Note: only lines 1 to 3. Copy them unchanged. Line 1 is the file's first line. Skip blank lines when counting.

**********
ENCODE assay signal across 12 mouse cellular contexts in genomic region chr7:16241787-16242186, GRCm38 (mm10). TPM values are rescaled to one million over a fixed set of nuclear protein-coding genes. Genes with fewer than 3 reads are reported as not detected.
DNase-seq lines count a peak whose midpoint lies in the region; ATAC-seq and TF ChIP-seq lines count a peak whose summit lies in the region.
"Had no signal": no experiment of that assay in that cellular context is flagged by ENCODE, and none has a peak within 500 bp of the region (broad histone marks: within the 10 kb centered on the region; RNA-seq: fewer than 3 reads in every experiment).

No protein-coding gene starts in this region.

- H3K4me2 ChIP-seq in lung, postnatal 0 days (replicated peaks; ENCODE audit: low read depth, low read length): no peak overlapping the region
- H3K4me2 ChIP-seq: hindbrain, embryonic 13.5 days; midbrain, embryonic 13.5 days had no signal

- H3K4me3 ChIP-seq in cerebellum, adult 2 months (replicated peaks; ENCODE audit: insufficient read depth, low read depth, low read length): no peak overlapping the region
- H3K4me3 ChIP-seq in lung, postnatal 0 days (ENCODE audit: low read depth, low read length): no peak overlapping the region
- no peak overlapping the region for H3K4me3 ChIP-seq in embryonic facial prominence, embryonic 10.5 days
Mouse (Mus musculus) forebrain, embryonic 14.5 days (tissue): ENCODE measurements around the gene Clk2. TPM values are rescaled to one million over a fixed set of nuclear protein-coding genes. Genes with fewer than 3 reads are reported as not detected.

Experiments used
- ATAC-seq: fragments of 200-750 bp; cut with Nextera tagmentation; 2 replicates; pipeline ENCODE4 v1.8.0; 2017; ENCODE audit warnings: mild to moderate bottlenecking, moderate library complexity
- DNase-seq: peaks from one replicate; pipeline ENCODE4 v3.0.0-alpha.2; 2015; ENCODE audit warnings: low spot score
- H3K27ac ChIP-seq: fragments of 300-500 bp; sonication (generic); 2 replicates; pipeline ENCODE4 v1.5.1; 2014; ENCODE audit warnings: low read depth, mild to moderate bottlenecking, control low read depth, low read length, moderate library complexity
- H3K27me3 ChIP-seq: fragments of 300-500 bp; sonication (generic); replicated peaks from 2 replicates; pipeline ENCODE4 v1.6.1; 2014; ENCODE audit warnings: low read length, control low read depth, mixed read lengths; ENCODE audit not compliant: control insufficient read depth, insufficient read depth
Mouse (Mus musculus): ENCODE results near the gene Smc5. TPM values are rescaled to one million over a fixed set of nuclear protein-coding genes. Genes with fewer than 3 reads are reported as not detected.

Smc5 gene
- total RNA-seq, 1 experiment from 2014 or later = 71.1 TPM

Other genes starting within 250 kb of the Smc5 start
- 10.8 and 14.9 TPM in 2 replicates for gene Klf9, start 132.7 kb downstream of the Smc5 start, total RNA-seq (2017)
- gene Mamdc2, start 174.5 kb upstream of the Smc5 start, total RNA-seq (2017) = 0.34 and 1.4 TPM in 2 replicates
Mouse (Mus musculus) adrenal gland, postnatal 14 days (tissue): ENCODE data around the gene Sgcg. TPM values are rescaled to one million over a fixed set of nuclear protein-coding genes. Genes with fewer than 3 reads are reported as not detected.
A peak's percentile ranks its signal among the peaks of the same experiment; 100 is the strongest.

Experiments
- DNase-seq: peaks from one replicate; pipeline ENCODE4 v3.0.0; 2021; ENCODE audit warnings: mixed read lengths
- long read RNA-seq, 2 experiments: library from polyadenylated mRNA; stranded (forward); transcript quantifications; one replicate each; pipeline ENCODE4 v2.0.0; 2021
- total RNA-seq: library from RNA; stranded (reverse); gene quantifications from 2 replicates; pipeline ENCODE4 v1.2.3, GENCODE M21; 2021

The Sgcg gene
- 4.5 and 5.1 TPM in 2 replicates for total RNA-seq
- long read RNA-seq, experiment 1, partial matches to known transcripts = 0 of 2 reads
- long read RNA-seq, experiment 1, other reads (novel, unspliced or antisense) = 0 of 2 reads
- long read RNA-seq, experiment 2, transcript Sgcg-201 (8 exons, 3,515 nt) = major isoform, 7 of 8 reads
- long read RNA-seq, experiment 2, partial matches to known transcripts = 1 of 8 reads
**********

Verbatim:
ENCODE assay signal across 12 mouse cellular contexts in genomic region chr7:16241787-16242186, GRCm38 (mm10). TPM values are rescaled to one million over a fixed set of nuclear protein-coding genes. Genes with fewer than 3 reads are reported as not detected.
DNase-seq lines count a peak whose midpoint lies in the region; ATAC-seq and TF ChIP-seq lines count a peak whose summit lies in the region.
"Had no signal": no experiment of that assay in that cellular context is flagged by ENCODE, and none has a peak within 500 bp of the region (broad histone marks: within the 10 kb centered on the region; RNA-seq: fewer than 3 reads in every experiment).